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Welcome to Open Book: Ontario, your connection to Ontario's literary scene! Fresh & Local: our fresh daily content includes news, profiles, interviews, features and event listings from across the province. We also invite you to explore Ontario's Literary Landmarks and our seasonal online Magazine. Ontario is a vibrant publishing and culture hub, and Open Book is committed to showcasing the people, places, writing and happenings of our literary scene. Enjoy!

Recently on Open Book: Ontario

Alessandra Naccarato Wins 2015 RBC Browen Wallace Award for Emerging Writers

In a ceremony held last night at the Royal Conservatory of Music, The Writers' Trust of Canada announced Alessandra Naccarato as the winner of the 2015 RBC Bronwn Wallace Award for Emerging Writers for her poetry collection, "Re-Origin of Species." The award includes a $5,000 prize, as well as the opportunity to mentor under an established writer.

Dundurn Press' Kirk Howard wins 2015 Janice E. Handford Award

Yesterday evening, the Ontario Book Publishers Organization honoured Kirk Howard, founder and president of Dundurn Press, with the Janice E. Handford Award.

The award recognizes "an individual who has advanced the cause of small and literary Canadian publishing” and has been a spotlight on some of the industry's most influential individuals, many of whom contributed to the original creation of a homegrown publishing industry in the 1960s and 1970s.

Profile on Chuqiao Yang, with a few questions

By rob mclennan

Born in Beijing, China and raised in Saskatoon, Chuqiao (Teresa) Yang is one of three writers, alongside Alessandra Naccarato and Irfan Ali, shortlisted for the 2015 RBC Bronwen Wallace Award for Emerging Writers. As Quill and Quire reported on the shortlist announcement:

"A part of the RBC Emerging Artists Project, the $5,000 prize, which alternates annually between poetry and short fiction, aims to recognize Canadian writers under 35 not yet published in book form.

Call for Submissions: Aspiring Canadian Writers Contests' Annual Poetry and New Screenwriting Competitions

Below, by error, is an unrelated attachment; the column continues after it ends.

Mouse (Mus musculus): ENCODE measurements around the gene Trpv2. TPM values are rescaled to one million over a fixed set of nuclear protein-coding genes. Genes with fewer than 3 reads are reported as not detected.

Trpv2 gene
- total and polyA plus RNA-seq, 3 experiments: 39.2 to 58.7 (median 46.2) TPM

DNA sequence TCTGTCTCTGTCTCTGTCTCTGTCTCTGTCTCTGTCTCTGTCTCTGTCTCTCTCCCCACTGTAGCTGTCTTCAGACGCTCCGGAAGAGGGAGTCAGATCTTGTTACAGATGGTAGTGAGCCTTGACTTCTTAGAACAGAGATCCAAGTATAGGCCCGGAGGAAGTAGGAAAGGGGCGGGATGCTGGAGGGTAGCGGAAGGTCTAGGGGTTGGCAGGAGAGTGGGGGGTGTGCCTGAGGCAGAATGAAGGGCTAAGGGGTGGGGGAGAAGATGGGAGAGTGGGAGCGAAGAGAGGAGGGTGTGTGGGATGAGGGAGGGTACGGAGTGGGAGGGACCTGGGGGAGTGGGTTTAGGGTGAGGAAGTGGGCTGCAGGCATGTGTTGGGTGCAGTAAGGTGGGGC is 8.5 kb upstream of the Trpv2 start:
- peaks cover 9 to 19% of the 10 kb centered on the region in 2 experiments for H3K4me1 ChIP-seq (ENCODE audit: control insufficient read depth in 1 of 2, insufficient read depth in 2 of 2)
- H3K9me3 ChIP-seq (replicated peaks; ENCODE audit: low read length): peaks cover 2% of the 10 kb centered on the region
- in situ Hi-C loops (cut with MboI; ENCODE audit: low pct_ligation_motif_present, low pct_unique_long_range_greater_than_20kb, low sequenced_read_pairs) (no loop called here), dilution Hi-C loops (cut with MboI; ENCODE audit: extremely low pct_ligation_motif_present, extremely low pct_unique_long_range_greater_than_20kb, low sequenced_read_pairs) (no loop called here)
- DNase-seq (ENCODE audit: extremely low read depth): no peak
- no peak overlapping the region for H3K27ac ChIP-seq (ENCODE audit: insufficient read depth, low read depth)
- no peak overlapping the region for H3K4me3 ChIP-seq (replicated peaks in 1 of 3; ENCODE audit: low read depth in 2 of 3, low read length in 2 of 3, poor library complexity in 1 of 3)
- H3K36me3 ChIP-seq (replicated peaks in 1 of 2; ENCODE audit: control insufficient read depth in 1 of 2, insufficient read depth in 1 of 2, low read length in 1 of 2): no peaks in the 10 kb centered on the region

The Aspiring Canadian Writers Contests (ACWC) is once again accepting submissions for their annual poetry competition. Launched in April 2012, the ACWC recognizes and develops unpublished Canadian writers by providing mentoring opportunities with acclaimed, published authors. The 2015 Contest judge and mentor is Stuart Ross, and submissions will be accepted until June 1, 2015. For more information, please visit the Aspiring Canadian Poets Contest wesbite.

Special Feature! Poet on Poet: Marcus McCann's homage to David McGimpsey

Every writer has their literary influences, and they each honour them in different ways. David Foster Wallace loved C.S. Lewis' The Screwtape Letters. Haruki Murakami digs Salinger and Fitzgerald. Zadie Smith is a Nabokov fan. Some tip their hats to idols in interviews, others take quotes as titles or include their literary favs in their acknowledgments page.

After Anne: Humber Takes Kids’ Lit Workshop to P.E.I.'s Holland College

From our friends at Humber College:

Prince Edward Island has long been a special place for writers and lovers of children's literature thanks to everyone's favourite redhead, making it the perfect locale for the Insider’s Guide to Writing and Publishing for Young Readers. Presented in partnership between P.E.I.’s Holland College and Toronto’s Humber College, the workshop will run from July 10-11, 2015.

Special Feature! TIFF Books on Film: Acclaimed Screenwriter Allan Scott on Don't Look Now

Allan Scott's career as a screenwriter has spanned multiple genres and more than four decades. He's managed to avoid the spotlight even as he built an enviable résumé, working on movies that range from cult classics to beloved children's films. If that weren't impressive enough, he also did his homeland of Scotland proud, fitting in a 20-year stint as Chairman of Macallan-Glenlivet (names you'll be familiar with from the shelves of the LCBO).

Scott has tackled adaptations of works by classic authors, including Roald Dahl and Daphne du Maurier. His adaptation of du Maurier's iconic story "Don't Look Now" into a film of the same name (directed by Nicolas Roeg), is what brings him to Toronto, for TIFF's Books on Film series.

Profile on Henry Beissel, with a few questions

By rob mclennan

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